|John Broskie's Guide to Tube Circuit Analysis & Design|
21 May 2005
More auto bias circuits
One reader wanted to see how the Broskie auto-bias circuit could be used with power output tubes; above is a more fleshed-out version of the Broskie auto-bias circuit that would work well with a set of power tubes like the 6L6, EL34, KT88 or 2A3—or even a single output tube. One reader asked if the clipping or Broskie auto-bias circuits were suitable for single-ended amplifiers. The answer is yes, as SE amplifiers often (almost always is closer to the mark) exhibit a rectification effect, unless a great deal of feedback is applied. The graph below compares the generic DC servo auto-bias circuit against the Broskie auto-bias circuit. The tube is a single 6DJ8 and it falls out of class-A operation after 1V of input signal, so we should only look at the first few input volts of the graph to compare the two circuits use in a single-ended amplifier.
Below is a closeup of the first two volts of input signal.
As the graph clearly shows, both circuits work exactly the same up to about 0.6 volts of input signal; thereafter, the Broskie circuit performs much better with the remaining class-A range and beyond.
Blumlein auto bias
Shown below, Blumlein came up with an auto-bias matching circuit that does not aim to set a specific idle current, but works to keep both output tubes conducting the same idle current; a current balancer, in other words. He realized that a mismatch in idle current would steal performance from a push-pull amplifier, as it would lead to partial magnetizing of the output transformer’s core, which reduces its inductance, worsening its low-frequency reproduction, and which limits its maximum output wattage, as the transformer prematurely saturates in one direction.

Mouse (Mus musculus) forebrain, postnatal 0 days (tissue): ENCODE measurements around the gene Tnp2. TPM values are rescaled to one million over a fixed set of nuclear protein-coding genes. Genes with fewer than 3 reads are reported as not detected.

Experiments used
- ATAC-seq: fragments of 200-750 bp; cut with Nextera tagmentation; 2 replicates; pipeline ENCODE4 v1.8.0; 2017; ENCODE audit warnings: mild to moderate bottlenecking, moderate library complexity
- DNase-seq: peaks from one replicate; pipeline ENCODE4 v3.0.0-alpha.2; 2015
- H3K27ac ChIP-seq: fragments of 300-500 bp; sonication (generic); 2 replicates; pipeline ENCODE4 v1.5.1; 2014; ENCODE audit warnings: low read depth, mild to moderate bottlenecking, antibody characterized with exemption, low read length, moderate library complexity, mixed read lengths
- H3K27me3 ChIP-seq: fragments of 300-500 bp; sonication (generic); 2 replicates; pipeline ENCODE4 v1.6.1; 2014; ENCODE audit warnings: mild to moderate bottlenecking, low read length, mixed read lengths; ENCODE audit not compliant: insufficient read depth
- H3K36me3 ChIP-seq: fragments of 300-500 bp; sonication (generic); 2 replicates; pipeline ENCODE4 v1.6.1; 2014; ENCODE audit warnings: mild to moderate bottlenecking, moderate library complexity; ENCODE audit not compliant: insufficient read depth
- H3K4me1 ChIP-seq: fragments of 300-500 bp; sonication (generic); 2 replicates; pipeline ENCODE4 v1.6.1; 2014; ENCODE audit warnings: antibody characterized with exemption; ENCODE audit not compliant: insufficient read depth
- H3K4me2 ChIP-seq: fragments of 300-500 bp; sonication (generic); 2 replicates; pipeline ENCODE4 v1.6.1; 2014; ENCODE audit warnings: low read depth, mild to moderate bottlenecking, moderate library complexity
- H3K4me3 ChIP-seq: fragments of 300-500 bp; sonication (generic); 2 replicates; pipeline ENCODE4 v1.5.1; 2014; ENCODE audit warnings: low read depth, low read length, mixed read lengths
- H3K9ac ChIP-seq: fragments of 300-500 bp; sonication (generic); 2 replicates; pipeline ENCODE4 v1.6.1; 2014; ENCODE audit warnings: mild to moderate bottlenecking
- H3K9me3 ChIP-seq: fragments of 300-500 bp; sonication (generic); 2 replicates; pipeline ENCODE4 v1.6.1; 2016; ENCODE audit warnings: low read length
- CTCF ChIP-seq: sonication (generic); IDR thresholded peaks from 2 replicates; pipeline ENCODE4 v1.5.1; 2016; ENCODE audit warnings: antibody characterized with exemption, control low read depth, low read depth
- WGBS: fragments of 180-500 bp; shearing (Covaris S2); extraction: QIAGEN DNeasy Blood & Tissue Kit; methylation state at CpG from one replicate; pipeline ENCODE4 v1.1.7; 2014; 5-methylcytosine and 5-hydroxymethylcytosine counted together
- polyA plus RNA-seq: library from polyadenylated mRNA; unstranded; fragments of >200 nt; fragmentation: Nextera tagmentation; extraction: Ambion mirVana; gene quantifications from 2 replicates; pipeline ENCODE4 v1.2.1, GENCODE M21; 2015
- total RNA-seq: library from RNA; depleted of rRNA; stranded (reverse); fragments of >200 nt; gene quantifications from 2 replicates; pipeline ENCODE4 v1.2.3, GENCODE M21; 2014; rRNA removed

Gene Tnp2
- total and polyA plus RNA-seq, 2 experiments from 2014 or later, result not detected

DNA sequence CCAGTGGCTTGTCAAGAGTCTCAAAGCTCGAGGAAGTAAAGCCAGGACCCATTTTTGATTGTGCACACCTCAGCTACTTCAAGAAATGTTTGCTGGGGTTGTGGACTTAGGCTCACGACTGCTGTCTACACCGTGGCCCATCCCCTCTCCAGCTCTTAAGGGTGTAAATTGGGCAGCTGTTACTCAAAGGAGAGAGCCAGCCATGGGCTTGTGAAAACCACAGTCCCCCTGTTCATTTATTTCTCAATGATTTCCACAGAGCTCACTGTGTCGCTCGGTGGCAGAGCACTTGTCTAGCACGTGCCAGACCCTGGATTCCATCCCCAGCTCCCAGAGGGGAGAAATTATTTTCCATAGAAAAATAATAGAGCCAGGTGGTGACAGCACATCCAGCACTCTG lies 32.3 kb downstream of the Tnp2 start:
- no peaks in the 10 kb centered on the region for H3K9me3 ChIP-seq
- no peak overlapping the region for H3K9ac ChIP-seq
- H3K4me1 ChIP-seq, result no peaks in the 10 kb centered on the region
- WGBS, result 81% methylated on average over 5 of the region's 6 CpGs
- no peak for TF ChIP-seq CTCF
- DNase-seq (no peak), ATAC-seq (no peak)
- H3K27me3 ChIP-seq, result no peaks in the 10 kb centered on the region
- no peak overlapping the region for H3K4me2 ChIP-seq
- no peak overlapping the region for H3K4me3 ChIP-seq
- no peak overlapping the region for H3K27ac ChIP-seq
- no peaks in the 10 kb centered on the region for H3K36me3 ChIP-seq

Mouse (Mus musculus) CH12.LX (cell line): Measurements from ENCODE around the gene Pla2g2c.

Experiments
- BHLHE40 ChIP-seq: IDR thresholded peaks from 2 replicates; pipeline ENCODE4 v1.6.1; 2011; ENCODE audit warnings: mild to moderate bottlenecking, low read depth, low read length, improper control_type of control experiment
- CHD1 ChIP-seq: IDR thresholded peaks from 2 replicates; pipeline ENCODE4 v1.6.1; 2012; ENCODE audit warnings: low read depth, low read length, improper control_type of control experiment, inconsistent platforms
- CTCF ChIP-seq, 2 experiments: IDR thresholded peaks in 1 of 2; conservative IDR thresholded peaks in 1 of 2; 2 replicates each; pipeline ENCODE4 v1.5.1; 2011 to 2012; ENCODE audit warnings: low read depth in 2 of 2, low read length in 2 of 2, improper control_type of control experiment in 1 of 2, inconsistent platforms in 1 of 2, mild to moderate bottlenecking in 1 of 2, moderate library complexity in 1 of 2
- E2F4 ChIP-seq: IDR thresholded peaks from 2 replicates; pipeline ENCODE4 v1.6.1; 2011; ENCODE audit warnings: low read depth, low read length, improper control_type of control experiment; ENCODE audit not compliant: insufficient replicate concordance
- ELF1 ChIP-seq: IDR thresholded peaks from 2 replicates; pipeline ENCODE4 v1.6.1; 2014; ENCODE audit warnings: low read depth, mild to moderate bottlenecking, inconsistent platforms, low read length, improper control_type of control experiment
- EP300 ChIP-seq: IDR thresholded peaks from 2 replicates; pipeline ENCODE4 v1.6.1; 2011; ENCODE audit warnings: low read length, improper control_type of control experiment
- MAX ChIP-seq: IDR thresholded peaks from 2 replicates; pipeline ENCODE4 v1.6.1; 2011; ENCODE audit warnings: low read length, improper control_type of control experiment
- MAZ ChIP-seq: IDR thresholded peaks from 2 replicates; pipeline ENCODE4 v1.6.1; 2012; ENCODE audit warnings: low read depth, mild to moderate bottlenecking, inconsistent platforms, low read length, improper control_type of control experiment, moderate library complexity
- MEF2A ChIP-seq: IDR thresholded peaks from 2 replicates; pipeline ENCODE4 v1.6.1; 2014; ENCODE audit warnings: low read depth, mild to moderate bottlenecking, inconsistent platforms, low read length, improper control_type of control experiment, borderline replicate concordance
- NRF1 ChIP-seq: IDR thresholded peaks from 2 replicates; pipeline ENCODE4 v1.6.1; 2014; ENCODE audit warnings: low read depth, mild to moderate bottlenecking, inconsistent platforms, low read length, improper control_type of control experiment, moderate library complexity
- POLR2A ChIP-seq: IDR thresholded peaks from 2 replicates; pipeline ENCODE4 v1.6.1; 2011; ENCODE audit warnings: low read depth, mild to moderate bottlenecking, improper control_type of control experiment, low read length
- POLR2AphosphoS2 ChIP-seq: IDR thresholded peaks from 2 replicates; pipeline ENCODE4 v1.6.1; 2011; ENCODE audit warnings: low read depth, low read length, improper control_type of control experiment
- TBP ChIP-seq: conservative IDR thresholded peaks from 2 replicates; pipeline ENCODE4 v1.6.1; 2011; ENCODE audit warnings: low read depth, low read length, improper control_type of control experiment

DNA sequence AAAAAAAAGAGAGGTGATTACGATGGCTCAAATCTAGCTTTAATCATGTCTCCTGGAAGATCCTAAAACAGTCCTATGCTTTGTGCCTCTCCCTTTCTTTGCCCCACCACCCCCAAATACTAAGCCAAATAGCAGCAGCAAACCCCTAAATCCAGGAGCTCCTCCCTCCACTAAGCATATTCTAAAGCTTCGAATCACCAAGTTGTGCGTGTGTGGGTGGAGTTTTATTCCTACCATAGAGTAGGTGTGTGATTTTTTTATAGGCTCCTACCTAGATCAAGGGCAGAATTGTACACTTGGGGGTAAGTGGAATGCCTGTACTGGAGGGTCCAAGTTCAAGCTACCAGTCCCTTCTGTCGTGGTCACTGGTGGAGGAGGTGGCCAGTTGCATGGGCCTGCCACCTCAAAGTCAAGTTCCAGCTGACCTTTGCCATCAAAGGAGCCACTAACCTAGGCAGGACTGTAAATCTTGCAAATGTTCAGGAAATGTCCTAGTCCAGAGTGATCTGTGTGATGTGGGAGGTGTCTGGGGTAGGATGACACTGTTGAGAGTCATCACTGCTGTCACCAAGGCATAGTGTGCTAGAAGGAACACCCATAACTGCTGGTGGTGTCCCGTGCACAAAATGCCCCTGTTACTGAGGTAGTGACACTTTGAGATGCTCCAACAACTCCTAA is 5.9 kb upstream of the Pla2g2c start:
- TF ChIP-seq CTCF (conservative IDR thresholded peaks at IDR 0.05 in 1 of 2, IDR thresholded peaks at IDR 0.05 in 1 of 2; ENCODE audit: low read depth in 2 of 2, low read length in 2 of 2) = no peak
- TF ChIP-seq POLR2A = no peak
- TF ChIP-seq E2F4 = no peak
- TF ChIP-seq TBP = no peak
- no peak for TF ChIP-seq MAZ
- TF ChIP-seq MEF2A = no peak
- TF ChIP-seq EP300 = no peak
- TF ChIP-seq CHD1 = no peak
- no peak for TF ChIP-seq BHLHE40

His circuit, know as the “garter circuit,” cross feeds a sampling of each output tube’s current conduction via a tap in the cathode resistance to the other tube’s grid. As one tube conducts too much, it raises the bias voltage on its fellow tube’s grid. Conversely, if a tube conducts too little, it lowers the bias voltage on its fellow tube’s grid, causing the tube to reduce its conduction.
Blumlein "garter" circuit
How well does it work? Better than you might expect, but with a few caveats. A shootout between the Blumlein garter circuit and two alternatives is needed. I used SPICE and I created a greatly mismatched set of output tubes by using two tubes in parallel, effectively creating a new tube with the same mu, but twice the gm and half the rp. (No bypass capacitors were added, as no AC signal was used in the simulation.)
Ideally, when both output tubes are perfectly matched, the idle current should equal 9.86mA in the Blumlein circuit. As shown in figure (A) below, one tube conducts 10.2mA, while the other conducts 11.07mA, a mismatch of 0.87mA, or 8.5%; not too bad, considering the grotesque mismatch in tubes. Using separate cathode resistors (B) yields poorer results: a mismatch of 2.12mA, or 21.5%. And using a single common cathode resistor (C) produces the worst results: a mismatch of 7.43mA, or 100%.
So, given these results, which topology do you think has found the widest acceptance? The single common cathode resistor is the winner; it is immensely popular, much more so than the dual cathode resistors, and Blumlein's circuit is all but forgotten. Why use only one shared cathode resistor? Because it cheaper to implement, with only one bypass capacitor needed, and because far too many believe that using a single common cathode resistor will transform any amplifier into a class-A amplifier, regardless of the resulting idle current. Unbelievable, but sadly true. Just ask a musician and see what he tells you. Of course in a world wherein a circlotron amplifier is seen as being a dual, single-ended, class-A-by-necessity design by many audiophiles…but I won't go on.